So, everyone is pouring over the detail of Budget 2017. Housing undoubtedly took centre stage and we already provided commentary on that here

However, there were some other material changes tucked away in the detail:

  • Overseas investors in commercial property will be subject to UK tax on gains accrued from April 2019. Corporates (including non-residents) will be subject to corporation tax; other persons will be subject to capital gains tax (CGT), and
  • Those investors, corporate Non-Resident Landlords (NRL), will be subject to UK Corporation tax from April 2020, rather than income tax.

The government started consulting on potential changes to the taxation of property income received by overseas investors with a stated aim to align the taxation of property income with that of UK companies, in particular in relation to the deductibility of interest. Bringing gains on commercial property within the scope of UK tax was not one of the aims.

It is particularly surprising that the announcement came before there has been a response to the industry’s (including our own) feedback on the proposed changes to the NRL Scheme, and then one so unexpected.

From April 2019, overseas investors will start paying tax on capital gains on all UK property (subject to specific exemptions for institutional investors). Coinciding with Brexit we do question whether this gives the right signal to overseas investors that the UK is “open for business”.

Whilst the rationale for raising tax from overseas investors is possibly understandable, we need to bear in mind that overseas investment in commercial property does support large employment in the UK and brings wider economic benefits. In fact, a number of the overseas funds investing into UK commercial property are the “patient capital” the chancellor referred to in his speech. Increasing the cost of investing in property at a time when GDP growth is forecast to be relatively low could have a significant impact on the wider economy.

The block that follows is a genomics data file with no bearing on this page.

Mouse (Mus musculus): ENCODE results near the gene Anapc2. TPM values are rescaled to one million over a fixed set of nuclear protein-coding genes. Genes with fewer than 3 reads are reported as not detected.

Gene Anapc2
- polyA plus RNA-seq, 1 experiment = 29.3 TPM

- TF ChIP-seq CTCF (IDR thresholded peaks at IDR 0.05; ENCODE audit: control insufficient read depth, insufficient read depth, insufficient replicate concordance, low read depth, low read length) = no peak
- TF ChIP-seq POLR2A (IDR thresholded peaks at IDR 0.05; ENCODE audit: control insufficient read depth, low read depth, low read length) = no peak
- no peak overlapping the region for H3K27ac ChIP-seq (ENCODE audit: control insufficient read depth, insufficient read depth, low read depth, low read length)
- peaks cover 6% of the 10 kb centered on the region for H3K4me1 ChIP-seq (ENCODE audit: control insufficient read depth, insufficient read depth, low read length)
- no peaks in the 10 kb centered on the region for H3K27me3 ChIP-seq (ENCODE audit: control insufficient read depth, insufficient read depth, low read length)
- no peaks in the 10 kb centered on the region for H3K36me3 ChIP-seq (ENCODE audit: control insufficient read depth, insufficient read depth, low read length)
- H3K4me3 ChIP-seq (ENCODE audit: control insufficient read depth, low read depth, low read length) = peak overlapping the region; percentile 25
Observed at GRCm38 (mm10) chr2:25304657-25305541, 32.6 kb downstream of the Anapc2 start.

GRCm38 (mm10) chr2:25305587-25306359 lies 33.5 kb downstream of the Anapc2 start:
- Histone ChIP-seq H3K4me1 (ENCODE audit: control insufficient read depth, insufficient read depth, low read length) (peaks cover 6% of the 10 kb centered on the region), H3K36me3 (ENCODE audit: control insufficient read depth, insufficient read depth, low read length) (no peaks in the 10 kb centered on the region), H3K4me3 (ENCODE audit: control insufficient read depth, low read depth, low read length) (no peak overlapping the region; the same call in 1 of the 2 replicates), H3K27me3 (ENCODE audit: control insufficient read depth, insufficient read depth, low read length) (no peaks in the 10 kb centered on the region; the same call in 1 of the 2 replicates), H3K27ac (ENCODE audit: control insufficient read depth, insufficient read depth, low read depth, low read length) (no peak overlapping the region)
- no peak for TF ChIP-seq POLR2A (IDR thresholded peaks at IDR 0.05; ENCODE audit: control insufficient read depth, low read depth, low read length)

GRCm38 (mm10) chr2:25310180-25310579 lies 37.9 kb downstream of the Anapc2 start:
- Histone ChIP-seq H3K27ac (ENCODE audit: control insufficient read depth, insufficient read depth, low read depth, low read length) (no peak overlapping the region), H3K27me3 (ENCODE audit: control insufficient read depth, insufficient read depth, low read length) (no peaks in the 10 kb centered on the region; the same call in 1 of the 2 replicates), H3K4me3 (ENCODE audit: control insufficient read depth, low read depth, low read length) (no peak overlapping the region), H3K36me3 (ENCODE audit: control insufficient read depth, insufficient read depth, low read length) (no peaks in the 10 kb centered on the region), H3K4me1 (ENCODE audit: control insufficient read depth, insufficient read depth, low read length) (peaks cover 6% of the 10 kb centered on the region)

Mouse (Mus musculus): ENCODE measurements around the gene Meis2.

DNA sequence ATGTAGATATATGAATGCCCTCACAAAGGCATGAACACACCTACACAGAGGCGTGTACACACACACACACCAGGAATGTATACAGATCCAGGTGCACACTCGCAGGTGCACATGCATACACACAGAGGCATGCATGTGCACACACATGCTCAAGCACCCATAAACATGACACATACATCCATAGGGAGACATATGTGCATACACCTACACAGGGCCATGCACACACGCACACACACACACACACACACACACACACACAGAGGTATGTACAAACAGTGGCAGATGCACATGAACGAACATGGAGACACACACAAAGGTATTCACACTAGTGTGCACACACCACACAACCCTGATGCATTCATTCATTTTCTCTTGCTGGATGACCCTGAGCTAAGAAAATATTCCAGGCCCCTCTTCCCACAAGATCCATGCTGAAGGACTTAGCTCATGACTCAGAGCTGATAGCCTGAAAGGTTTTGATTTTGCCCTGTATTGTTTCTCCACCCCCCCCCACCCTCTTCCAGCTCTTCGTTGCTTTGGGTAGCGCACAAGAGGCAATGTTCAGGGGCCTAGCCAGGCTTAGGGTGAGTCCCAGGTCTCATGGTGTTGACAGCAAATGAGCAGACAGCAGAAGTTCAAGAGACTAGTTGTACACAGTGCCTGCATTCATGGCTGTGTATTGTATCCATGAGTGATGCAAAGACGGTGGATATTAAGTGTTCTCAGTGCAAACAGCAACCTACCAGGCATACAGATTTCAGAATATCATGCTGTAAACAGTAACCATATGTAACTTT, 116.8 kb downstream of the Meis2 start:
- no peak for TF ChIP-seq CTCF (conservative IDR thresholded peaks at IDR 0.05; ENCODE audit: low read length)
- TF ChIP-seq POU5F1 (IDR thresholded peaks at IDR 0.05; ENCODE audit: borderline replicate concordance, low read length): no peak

Looking at the policy costings does highlight some big inconsistencies

  • The extension of tax on gains is expected to raise £300m over 5 years
  • The SDLT relief for 1st time buyers will cost £3bn over 5 years, and
  • The removal of the indexation allowance for UK companies will raise another £1.77bn over the same period.

So, for a relatively low tax-take there will undoubtedly be lots of new and complex legislation.

Interestingly, UK pension funds and UK REITs should continue to be exempt from tax on gains on commercial property. The question is whether there will be a big shift in investor base.